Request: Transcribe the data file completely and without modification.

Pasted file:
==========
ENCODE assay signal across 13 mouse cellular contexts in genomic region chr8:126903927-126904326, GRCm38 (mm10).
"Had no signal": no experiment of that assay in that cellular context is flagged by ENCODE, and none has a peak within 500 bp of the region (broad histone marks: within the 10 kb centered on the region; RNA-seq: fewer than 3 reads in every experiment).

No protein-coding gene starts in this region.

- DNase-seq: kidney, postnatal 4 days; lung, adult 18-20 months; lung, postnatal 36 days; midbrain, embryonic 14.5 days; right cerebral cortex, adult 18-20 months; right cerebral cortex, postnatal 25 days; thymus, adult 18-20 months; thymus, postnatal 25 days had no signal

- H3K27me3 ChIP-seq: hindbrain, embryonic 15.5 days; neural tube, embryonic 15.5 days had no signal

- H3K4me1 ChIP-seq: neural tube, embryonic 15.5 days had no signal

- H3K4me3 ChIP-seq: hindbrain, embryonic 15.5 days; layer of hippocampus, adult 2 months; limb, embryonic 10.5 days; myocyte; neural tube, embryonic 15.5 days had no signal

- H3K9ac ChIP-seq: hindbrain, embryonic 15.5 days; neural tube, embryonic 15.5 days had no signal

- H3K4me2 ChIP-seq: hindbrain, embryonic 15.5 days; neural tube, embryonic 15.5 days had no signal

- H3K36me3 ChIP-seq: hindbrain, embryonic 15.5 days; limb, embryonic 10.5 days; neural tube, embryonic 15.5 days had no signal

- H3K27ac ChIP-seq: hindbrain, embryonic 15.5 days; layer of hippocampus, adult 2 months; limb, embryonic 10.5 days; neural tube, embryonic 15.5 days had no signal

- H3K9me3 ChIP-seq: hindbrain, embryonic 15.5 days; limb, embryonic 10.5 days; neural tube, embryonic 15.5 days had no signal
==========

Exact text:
ENCODE assay signal across 13 mouse cellular contexts in genomic region chr8:126903927-126904326, GRCm38 (mm10).
"Had no signal": no experiment of that assay in that cellular context is flagged by ENCODE, and none has a peak within 500 bp of the region (broad histone marks: within the 10 kb centered on the region; RNA-seq: fewer than 3 reads in every experiment).

No protein-coding gene starts in this region.

- DNase-seq: kidney, postnatal 4 days; lung, adult 18-20 months; lung, postnatal 36 days; midbrain, embryonic 14.5 days; right cerebral cortex, adult 18-20 months; right cerebral cortex, postnatal 25 days; thymus, adult 18-20 months; thymus, postnatal 25 days had no signal

- H3K27me3 ChIP-seq: hindbrain, embryonic 15.5 days; neural tube, embryonic 15.5 days had no signal

- H3K4me1 ChIP-seq: neural tube, embryonic 15.5 days had no signal

- H3K4me3 ChIP-seq: hindbrain, embryonic 15.5 days; layer of hippocampus, adult 2 months; limb, embryonic 10.5 days; myocyte; neural tube, embryonic 15.5 days had no signal

- H3K9ac ChIP-seq: hindbrain, embryonic 15.5 days; neural tube, embryonic 15.5 days had no signal

- H3K4me2 ChIP-seq: hindbrain, embryonic 15.5 days; neural tube, embryonic 15.5 days had no signal

- H3K36me3 ChIP-seq: hindbrain, embryonic 15.5 days; limb, embryonic 10.5 days; neural tube, embryonic 15.5 days had no signal

- H3K27ac ChIP-seq: hindbrain, embryonic 15.5 days; layer of hippocampus, adult 2 months; limb, embryonic 10.5 days; neural tube, embryonic 15.5 days had no signal

- H3K9me3 ChIP-seq: hindbrain, embryonic 15.5 days; limb, embryonic 10.5 days; neural tube, embryonic 15.5 days had no signal